PHOENIX (AP) – The Arizona Supreme Court on Friday agreed to hear an appeal from a lower court ruling that found new laws prohibiting schools from requiring masks and a host of others measures were unconstitutional.
The High Court’s decision came two days after judges rejected Republican Attorney General Mark Brnovich’s request to allow provisions of state budget legislation to come into force.
The laws will remain blocked until the court hears the case and renders a decision. The court presented arguments for Nov. 2 after accepting Brnovich’s request to bypass the Court of Appeal.
Maricopa County Superior Court Judge Katherine Cooper issued a ruling on Monday preventing the ban on school masks and a host of other state budget provisions from taking effect as scheduled on Wednesday. She sided with education groups who argued that the bills were filled with political elements unrelated to the budget and violated the state constitution requirement that subjects be related and expressed in the title of the bills.
Cooper’s decision paved the way for K-12 public schools to continue requiring students to wear face masks to help slow the spread of the coronavirus. At least 29 of the state’s public school districts issued mask warrants before the laws came into effect, and some immediately extended them after Cooper’s decision. Districts make up about one-third of Arizona’s 930,000 students attending traditional public schools in the district.
Arizona cities and counties can also enact mask requirements and other COVID-19 rules that would have been blocked by budget bills.
Republican opponents of school mask requirements and local COVID-19 restrictions are powerless to immediately pass new versions of the laws, even if GOP Governor Doug Ducey calls a special legislative session. That’s because there are two GOP vacancies in the tightly divided House, and Republicans no longer have the votes to pass bills without Democrat support.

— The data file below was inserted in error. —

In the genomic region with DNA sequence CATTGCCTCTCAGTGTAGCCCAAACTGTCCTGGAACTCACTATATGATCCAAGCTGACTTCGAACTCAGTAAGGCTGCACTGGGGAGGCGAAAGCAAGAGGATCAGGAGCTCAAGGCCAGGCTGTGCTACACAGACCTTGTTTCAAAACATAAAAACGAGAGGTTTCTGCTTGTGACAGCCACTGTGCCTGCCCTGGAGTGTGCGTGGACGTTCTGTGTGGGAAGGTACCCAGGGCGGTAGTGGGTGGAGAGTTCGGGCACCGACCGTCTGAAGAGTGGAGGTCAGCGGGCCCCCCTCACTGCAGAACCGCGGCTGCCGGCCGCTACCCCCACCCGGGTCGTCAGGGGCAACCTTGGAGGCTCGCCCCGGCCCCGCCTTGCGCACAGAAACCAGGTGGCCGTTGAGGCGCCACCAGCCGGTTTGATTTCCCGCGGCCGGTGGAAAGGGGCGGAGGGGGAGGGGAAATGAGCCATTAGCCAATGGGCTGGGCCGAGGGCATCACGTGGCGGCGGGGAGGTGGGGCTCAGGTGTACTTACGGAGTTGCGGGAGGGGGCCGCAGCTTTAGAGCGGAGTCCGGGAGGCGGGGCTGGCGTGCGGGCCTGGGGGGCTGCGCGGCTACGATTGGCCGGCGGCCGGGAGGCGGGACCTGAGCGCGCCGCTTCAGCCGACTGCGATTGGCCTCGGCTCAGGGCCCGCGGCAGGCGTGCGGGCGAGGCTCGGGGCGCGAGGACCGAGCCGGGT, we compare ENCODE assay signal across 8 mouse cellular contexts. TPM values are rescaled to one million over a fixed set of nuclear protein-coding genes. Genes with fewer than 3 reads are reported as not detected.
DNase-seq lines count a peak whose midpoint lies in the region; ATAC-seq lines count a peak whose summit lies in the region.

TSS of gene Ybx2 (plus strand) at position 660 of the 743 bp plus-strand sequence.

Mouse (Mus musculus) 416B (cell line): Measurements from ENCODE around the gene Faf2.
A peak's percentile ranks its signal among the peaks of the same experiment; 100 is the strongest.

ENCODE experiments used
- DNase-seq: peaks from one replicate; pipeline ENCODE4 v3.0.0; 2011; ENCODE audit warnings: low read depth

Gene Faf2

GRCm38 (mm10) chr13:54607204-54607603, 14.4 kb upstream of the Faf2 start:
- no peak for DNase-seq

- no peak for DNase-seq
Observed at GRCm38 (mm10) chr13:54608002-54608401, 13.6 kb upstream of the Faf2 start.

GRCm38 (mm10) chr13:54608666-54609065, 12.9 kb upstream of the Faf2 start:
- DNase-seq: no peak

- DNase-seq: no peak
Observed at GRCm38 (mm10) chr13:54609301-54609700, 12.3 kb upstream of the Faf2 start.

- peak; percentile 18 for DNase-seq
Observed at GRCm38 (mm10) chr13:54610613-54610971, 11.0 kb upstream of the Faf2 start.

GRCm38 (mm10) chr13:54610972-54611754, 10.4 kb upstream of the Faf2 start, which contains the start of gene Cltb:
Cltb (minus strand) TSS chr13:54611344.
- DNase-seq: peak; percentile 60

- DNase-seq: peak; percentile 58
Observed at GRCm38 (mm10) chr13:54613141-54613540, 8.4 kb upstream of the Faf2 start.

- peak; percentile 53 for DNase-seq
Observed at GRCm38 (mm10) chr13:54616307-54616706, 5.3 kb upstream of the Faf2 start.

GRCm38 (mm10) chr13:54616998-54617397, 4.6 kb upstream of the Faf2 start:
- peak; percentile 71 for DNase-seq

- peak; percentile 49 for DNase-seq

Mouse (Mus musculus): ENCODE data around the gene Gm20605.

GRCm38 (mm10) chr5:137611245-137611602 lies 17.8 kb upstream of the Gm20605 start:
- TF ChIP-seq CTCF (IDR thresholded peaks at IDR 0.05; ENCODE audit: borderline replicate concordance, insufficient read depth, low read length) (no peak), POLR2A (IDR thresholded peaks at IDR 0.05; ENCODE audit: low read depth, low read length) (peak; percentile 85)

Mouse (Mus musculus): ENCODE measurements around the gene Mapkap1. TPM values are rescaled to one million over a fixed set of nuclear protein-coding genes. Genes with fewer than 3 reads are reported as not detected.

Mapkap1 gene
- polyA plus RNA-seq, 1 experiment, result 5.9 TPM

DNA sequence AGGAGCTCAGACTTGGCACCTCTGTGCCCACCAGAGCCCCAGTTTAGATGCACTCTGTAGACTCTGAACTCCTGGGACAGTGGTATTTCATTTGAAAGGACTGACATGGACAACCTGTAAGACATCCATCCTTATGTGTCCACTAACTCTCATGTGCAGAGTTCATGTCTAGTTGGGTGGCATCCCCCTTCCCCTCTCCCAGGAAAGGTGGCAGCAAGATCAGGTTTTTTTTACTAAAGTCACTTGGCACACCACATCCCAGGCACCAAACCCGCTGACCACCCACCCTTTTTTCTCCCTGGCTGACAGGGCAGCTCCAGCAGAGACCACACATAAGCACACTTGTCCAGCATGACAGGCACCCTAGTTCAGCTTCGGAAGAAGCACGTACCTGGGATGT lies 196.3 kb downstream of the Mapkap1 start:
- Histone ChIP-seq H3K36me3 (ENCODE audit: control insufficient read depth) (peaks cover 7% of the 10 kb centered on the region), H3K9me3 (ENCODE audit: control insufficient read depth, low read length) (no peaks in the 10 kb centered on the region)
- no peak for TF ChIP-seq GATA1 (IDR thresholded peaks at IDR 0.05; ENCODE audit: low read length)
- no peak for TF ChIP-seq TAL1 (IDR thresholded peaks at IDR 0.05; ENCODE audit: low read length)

Cooper’s sweeping move also hit non-virus provisions that slipped into the state budget and an entire fiscal measure which had served as a vehicle for a conservative political wish list. They included a required investigation into social media companies and the removal of the Democratic Secretary of State from her duty to defend election laws.
Brnovich had urged the court to overturn Cooper’s decision, claiming that the groups that sued had no legal right to challenge the bills, that the issue was political and outside the jurisdiction of the courts, and that Cooper had wrongly concluded that they had violated the constitution.
Lawyers for the education advocacy group that sued, including the Arizona School Boards Association, had urged the High Court to overturn the attorney general’s request for a swift ruling.
“The trial court relied on well-established precedents and correctly ruled that each of the impugned laws had been passed in violation of the constitution,” their record reads.
If the Supreme Court upholds Cooper’s decision, it will have far-reaching ramifications for the legislature. Republicans who control the Senate and House have long ignored the constitutional requirement that finance bills deal only with spending items. Lawmakers have filled them with political articles, and this year majority Republicans have been particularly aggressive.
A spokesperson for Ducey, CJ Karamargin, on Monday called Cooper’s decision “clearly an example of judicial overrun.”